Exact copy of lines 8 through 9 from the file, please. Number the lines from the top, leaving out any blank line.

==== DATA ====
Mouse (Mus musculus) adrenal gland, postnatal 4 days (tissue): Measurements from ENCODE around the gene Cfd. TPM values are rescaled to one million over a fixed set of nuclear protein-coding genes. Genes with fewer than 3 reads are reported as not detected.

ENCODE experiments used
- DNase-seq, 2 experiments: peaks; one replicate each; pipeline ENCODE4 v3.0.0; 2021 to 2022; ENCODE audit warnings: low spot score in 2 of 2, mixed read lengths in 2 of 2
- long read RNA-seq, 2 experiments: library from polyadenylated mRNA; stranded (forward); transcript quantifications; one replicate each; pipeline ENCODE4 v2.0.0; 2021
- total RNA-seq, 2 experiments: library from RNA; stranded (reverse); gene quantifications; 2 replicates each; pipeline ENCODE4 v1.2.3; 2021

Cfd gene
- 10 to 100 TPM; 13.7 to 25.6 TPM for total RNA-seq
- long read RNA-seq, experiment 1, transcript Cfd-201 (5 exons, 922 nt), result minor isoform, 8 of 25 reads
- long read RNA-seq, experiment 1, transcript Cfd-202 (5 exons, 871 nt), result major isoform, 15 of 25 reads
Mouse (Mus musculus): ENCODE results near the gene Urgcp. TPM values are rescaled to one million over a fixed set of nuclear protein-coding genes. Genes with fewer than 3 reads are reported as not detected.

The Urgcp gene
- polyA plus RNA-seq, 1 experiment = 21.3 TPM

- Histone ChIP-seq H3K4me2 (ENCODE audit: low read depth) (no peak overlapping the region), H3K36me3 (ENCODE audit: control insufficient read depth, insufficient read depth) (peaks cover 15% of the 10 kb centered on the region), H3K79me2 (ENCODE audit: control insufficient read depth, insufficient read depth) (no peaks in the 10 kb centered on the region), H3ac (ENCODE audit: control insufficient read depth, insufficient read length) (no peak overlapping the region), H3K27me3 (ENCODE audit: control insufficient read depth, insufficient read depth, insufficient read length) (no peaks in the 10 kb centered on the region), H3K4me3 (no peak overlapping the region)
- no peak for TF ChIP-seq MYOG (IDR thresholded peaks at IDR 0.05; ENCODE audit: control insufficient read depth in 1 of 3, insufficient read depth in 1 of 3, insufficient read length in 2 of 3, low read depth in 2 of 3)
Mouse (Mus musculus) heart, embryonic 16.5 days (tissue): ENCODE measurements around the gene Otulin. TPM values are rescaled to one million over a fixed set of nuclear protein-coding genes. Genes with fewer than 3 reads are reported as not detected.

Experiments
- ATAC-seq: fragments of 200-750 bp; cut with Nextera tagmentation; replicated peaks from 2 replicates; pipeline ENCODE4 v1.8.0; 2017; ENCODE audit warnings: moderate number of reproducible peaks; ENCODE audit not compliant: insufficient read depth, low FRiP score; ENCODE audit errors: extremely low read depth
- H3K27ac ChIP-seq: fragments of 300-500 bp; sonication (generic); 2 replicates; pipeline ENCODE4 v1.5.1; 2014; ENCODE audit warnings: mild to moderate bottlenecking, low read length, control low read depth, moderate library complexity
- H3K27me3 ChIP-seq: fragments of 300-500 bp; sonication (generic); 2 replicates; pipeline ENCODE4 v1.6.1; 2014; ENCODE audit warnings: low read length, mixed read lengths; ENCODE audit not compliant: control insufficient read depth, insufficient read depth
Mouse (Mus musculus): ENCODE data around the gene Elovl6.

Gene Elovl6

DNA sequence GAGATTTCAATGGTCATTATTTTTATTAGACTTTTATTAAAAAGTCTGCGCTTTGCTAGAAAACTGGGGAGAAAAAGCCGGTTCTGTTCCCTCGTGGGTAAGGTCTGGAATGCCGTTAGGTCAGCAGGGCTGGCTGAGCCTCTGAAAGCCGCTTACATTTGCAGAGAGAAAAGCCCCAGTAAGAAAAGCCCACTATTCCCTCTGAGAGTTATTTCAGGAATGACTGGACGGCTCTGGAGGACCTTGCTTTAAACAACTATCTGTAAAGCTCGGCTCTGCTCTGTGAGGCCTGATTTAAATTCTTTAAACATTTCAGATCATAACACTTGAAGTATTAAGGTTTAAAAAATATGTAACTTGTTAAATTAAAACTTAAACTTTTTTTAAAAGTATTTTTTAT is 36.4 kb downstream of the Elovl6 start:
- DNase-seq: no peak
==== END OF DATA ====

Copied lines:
- long read RNA-seq, experiment 1, transcript Cfd-201 (5 exons, 922 nt), result minor isoform, 8 of 25 reads
- long read RNA-seq, experiment 1, transcript Cfd-202 (5 exons, 871 nt), result major isoform, 15 of 25 reads